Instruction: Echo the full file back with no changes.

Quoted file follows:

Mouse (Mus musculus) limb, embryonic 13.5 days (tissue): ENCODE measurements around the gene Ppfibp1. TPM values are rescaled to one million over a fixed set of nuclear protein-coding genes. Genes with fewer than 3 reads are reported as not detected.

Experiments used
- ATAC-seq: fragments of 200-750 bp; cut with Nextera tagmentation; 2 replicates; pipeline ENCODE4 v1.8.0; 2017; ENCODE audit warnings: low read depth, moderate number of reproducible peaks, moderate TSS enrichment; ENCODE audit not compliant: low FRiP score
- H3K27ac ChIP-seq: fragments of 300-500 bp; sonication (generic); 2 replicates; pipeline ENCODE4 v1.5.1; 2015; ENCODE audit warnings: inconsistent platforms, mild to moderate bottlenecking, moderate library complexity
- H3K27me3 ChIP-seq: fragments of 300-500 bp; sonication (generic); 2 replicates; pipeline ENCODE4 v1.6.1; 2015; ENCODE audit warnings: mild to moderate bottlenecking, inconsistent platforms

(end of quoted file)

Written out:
Mouse (Mus musculus) limb, embryonic 13.5 days (tissue): ENCODE measurements around the gene Ppfibp1. TPM values are rescaled to one million over a fixed set of nuclear protein-coding genes. Genes with fewer than 3 reads are reported as not detected.

Experiments used
- ATAC-seq: fragments of 200-750 bp; cut with Nextera tagmentation; 2 replicates; pipeline ENCODE4 v1.8.0; 2017; ENCODE audit warnings: low read depth, moderate number of reproducible peaks, moderate TSS enrichment; ENCODE audit not compliant: low FRiP score
- H3K27ac ChIP-seq: fragments of 300-500 bp; sonication (generic); 2 replicates; pipeline ENCODE4 v1.5.1; 2015; ENCODE audit warnings: inconsistent platforms, mild to moderate bottlenecking, moderate library complexity
- H3K27me3 ChIP-seq: fragments of 300-500 bp; sonication (generic); 2 replicates; pipeline ENCODE4 v1.6.1; 2015; ENCODE audit warnings: mild to moderate bottlenecking, inconsistent platforms